Wright-Patterson AFB, Ohio – During an investigation related to a marijuana grow operation on May 25, 2019, the Fairborn City Police Department discovered about 1,000 pages of what appeared to be classified documents. The FBI is now investigating.
“This case is particularly concerning given the intelligence mission, with implications across U.S. security apparatus not just housed at the base.” Graham Brookie, a former U.S. government advisor on homeland security and counterterrorism
Izaak Vincent Kemp was arrested for the marijuana grow op, but as not yet been charged for the possession of classified documents. He is a contractor at the National Air and Space Intelligence Center (NASIC) at Wright-Patterson Air Force Base in Ohio, currently under the Command of Col. Mary-Kathryn Haddad. NASIC is charged with analyzing intelligence on foreign intelligence on cyber and space threats. He reportedly admitted to printing the documents and took them home, but his intent has not been made public, if it is known.
Thomas Brewster at Forbes first reported the situation:
The files, many of which were marked ‘TOP SECRET,’ were uncovered by the Fairborn City Police Department on May 25, the FBI wrote in its search warrant application. Officers came upon the files as they were investigating an alleged “marijuana growing facility” believed to have been located at the home of the suspect, Izaak Vincent Kemp, according to the warrant. The police did find marijuana, but the case was escalated to the FBI after the discovery of the classified papers, the warrant revealed.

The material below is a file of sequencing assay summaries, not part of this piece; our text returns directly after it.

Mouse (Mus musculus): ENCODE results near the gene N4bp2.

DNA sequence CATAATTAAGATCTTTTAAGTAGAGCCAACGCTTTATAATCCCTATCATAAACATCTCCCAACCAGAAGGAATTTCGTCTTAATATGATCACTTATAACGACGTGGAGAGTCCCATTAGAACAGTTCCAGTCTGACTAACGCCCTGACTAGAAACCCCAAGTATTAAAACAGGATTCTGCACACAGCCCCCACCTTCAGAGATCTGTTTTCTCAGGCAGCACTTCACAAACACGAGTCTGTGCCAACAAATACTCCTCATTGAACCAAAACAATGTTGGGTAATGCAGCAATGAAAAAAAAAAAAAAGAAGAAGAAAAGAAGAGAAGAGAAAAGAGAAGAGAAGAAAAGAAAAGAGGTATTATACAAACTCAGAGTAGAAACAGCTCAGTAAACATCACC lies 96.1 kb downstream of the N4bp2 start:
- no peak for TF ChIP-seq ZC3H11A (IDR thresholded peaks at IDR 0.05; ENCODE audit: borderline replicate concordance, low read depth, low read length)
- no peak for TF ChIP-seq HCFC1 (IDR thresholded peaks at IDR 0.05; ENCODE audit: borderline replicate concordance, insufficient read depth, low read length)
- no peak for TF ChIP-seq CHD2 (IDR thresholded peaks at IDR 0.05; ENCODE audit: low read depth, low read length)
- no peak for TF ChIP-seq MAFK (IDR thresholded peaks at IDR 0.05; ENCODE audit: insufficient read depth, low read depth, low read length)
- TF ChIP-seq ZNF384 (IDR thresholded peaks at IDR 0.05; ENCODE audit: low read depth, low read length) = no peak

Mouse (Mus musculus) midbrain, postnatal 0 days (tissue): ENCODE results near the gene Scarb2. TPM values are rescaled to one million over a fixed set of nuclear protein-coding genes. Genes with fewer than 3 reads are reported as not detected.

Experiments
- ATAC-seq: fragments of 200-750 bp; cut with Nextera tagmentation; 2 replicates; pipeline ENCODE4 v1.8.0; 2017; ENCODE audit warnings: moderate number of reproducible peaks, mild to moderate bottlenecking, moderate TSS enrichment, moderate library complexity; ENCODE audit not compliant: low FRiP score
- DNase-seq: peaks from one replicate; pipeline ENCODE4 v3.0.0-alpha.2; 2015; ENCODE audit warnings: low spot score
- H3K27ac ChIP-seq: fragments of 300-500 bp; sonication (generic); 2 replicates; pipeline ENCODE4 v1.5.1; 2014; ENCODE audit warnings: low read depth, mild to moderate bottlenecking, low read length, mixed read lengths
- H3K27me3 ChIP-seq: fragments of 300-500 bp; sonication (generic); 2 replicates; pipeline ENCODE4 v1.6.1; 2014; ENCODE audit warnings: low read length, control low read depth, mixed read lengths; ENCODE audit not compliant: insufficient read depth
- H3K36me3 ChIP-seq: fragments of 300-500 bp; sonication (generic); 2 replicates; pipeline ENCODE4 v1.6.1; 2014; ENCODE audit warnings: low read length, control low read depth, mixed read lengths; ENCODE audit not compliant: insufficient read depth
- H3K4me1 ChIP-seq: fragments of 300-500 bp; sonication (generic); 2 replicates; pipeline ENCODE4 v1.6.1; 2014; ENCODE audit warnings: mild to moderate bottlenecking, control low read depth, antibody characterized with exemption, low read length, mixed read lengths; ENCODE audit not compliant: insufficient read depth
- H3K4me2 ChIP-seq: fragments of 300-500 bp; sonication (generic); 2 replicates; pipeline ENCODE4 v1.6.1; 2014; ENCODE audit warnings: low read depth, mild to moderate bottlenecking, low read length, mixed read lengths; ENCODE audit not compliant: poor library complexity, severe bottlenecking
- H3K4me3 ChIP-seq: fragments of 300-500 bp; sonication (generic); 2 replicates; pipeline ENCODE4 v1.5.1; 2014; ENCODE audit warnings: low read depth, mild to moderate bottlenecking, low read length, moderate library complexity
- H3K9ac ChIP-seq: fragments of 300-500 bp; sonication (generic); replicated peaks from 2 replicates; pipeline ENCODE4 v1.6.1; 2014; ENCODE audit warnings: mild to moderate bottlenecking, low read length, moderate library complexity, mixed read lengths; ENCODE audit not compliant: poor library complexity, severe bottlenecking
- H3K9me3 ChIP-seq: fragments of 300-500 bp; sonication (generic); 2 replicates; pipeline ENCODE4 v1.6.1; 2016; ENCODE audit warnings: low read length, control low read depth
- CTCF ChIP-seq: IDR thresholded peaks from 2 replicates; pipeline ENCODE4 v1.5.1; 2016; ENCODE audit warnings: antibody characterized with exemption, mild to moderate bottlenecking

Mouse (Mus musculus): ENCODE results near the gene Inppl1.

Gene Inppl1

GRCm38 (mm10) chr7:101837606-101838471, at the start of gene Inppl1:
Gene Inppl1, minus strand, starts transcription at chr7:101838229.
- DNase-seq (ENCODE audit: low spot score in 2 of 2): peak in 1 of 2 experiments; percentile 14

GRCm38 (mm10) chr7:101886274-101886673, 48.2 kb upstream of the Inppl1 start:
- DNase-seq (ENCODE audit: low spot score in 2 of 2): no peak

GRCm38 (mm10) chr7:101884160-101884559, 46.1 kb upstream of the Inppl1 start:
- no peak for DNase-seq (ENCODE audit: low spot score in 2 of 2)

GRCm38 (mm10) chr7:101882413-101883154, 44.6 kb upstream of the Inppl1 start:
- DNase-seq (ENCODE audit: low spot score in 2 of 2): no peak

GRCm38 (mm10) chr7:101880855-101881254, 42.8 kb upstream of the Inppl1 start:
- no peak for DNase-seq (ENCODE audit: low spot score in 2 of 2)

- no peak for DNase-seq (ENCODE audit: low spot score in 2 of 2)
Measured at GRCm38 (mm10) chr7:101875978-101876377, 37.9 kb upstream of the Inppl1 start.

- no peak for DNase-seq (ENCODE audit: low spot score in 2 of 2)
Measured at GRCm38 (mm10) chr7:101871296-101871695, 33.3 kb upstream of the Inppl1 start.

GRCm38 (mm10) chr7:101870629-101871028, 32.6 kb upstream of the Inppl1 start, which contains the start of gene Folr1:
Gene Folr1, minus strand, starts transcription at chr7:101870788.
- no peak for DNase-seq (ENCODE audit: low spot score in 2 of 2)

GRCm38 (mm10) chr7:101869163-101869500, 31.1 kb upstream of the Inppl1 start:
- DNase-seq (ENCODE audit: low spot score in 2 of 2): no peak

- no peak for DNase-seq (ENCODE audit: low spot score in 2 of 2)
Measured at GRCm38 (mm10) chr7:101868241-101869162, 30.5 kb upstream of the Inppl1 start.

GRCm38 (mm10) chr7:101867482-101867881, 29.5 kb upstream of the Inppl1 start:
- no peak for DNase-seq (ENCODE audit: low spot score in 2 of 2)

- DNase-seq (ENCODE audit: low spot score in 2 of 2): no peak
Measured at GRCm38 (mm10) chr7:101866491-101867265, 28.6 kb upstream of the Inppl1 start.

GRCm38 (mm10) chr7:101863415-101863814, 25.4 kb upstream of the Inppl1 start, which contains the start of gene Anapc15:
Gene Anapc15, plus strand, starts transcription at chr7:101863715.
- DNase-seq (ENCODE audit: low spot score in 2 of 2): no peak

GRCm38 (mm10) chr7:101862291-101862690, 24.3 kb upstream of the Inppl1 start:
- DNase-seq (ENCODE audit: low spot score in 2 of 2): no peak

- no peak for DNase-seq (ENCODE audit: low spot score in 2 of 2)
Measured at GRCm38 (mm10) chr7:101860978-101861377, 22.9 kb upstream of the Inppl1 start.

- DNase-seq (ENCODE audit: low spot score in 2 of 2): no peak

The documents should have had especially strong safeguards from leaking as they were marked as being protected by “Special Access Programs.” Such files are deemed so sensitive they require additional security beyond what’s normally provided for classified files and should only be stored in segregated, highly protected environments.
The Air Force said the contractor was never authorized to remove the classified documents from the NASIC “and would have had to make a concerted effort to bypass security checkpoints” when taking them home, the search warrant read. The government did not reveal just what was contained in the files.
The information in files related to “Top Secret Access Programs” was not delineated and no one was commenting since Kemp has not yet been charged for taking them. Even the Fairborn Police Department had no comment when ABC reached out to them.
Because he had to bypass the “security checkpoints” at Wright-Patterson AFB, there was likely some nefarious intent, possibly to sell the documents. Stay tuned.
Featured photo of NASIC: US Air Force